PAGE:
• Effective complementation with third-party products or services
  • The removal of human processes similar to EDI
  • Greater flexibility

The limitations of API and web services 

Although API vs EDI or web services is an interesting questions, a closer look reveals a number of issues that emerge from standalone API or web service implementations, such as: 

  • A lack of standards: API and web services work with familiar protocols, but there’s no standardisation within this, either at the design stage or within data exchanges. VDA and Odette are both working on a set of API standards for the automotive sector, which provides an example of how this challenge might be overcome. However, at the moment, organisations often find themselves reinventing the wheel with every implementation. 
  • Incompatibility with legacy operations: APIs and web services have limited compatibility with legacy and older operations. This means that without overhauling entire existing infrastructures and expecting suppliers to do the same, implementation can be a struggle, if not impossible. 
  • Not made for supply chains: Unlike EDI, APIs and web services aren’t made with supply chain processes in mind, meaning that, while they can facilitate generalised data exchanges, they are not as well-positioned to manage global supply chains and the specific communication challenges that trading partners often come up against. 

Each of these limitations can lead to inefficient processes, keeping smooth supply chain communication out of reach. Fundamentally, neither APIs or web services, on their own, actually solve the major problems related to integrations or the need to overcome barriers created by internal supplier systems. This isn’t to say that APIs and web services don’t have their place, simply that they’re fundamentally different solutions that have the potential to cause more complicated and convoluted processes than EDI ever has. 

EDI-as-a-Service: The real game-changer in EDI

Although APIs and web services deliver valuable integration capabilities, they aren’t a complete solution. What’s more, when applied within a supply chain context, they can be seen as additional channels by which information can be exchanged within a broader EDI framework. Realistically, you could think about both as simply another EDI protocol.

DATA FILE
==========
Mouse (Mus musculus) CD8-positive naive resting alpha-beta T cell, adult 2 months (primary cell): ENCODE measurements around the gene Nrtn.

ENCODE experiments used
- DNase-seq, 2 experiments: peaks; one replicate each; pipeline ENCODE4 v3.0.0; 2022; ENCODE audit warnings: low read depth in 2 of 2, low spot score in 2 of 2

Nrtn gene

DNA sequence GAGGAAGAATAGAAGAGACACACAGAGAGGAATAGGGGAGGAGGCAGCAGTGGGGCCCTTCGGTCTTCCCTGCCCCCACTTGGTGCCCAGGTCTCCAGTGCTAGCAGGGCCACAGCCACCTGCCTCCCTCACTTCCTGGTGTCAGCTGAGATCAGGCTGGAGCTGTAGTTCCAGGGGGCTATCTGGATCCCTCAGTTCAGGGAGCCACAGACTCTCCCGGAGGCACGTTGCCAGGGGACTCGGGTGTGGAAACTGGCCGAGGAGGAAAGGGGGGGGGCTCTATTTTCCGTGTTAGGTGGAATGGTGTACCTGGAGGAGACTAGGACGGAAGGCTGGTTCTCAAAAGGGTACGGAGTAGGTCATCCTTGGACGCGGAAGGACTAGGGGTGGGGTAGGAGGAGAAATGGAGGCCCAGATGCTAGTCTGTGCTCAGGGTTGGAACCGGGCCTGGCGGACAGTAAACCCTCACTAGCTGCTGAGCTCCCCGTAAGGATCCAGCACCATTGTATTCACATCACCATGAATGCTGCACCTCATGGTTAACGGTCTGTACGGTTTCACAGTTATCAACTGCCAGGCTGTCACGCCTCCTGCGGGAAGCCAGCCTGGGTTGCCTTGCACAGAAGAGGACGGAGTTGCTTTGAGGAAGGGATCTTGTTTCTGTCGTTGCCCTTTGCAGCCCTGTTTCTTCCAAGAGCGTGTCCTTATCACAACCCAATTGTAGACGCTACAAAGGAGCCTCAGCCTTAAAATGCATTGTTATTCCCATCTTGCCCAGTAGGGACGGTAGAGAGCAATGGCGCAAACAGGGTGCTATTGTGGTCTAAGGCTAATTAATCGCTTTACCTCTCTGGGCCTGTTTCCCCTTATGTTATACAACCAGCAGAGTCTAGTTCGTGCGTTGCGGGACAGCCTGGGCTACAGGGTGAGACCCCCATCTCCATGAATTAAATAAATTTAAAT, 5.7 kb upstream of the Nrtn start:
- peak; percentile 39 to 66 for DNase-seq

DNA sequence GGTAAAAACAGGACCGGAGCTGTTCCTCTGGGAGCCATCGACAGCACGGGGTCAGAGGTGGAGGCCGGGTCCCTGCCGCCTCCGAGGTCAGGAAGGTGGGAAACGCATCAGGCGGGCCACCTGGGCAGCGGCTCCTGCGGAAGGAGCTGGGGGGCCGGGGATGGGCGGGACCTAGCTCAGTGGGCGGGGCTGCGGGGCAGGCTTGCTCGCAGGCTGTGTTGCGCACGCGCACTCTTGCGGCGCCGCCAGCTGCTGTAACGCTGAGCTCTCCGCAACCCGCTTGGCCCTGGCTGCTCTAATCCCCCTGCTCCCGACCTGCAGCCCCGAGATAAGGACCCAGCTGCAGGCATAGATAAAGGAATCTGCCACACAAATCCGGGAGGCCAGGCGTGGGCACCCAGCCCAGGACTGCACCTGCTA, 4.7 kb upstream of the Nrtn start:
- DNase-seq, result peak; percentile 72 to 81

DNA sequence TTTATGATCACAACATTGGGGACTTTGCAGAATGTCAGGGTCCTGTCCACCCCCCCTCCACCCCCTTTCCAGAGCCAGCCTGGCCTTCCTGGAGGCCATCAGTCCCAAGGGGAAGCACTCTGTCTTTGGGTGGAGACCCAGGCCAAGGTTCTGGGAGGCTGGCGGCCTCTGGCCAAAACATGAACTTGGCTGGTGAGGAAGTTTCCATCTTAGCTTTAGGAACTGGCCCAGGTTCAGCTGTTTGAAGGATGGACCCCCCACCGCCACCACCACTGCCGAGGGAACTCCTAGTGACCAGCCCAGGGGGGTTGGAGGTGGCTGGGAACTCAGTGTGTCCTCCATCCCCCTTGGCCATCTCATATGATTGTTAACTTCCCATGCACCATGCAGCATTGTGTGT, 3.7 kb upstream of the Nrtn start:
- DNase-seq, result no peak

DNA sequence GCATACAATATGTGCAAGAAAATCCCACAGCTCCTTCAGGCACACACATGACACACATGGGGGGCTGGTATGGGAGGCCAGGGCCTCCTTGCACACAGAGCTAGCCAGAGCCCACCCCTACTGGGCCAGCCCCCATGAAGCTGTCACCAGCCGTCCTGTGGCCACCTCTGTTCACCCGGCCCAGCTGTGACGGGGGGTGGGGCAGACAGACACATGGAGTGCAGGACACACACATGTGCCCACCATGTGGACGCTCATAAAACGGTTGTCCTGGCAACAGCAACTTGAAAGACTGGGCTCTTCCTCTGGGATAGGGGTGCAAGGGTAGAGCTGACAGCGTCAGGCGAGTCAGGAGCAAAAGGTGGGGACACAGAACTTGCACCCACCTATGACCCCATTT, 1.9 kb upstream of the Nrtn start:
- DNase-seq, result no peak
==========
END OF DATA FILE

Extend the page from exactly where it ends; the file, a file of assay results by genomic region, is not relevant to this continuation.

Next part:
Fundamentally, the future of EDI is about creating more flexible and transparent systems that can seamlessly accommodate a wide range of inputs while ensuring automated and controllable outcomes. What’s needed is: 

  1. A single-source-of-truth: You need all of your supply chain communication running through a single platform to enable accurate planning and communication. 
  2. Simple onboarding: Flexible use of multiple types of EDI let you accommodate a full range of EDI standards and make onboarding new supply chain partners easy — ensuring the flexibility and high adoption rates needed to create a single-source-of-truth platform. 
  3. Analytics: Your system needs to deploy cloud-based tools to sort data across your platform and enable effective planning based on supply chain visibility. 
  4. Managed support: Making all of this possible requires access to on-demand expertise when needed to support your requirements, or those of your supply chain parents. 

The development of these multiple outcome-orientated components is what we call EDI-as-a-Service. Although our focus has been on uniting all of the different EDI protocols and standards, looking further into the future raises interesting questions about the integration of APIs and web service solutions. However, we do not believe that the solution to EDI challenges will be the abandonment of EDI protocols and standards. Instead, we see the future defined by a fluid accommodation of a wider range of options within a flexible framework. 

The real game-changer in EDI is moving beyond disparate and dislocated systems to create a flexible and holistic solution that focuses on outcomes rather than a specific protocol. Ironically, by embracing a wider range of protocols and standards, all of these different capabilities can be united within a single solution and provide the visibility and flexibility that EDI has always promised.  

Suggested reading: If you want to learn more about ED-as-a-Service and Supply Chain Management, check out our blog — Our Plan at Data Interchange to Change EDI and Supply Chain Management

Grab the future of EDI today

If EDI is going to continue to stand out amongst its competitors, it needs to bring something new to the table, not only addressing legacy EDI deficiencies but also directly plugging gaps that APIs and other alternatives have thus far failed to overcome.

At Data Interchange, we’ve used three decades of experience to develop EDI-as-a-Service to achieve precisely these results, using SaaS tools to simplify every stage of your EDI journey, while guaranteeing the oversight that you need to enable your EDI implementations to continue driving positive business outcomes into 2025 and beyond. If you’re looking to transform your supply chains with an effective, modern EDI solution, get in touch today.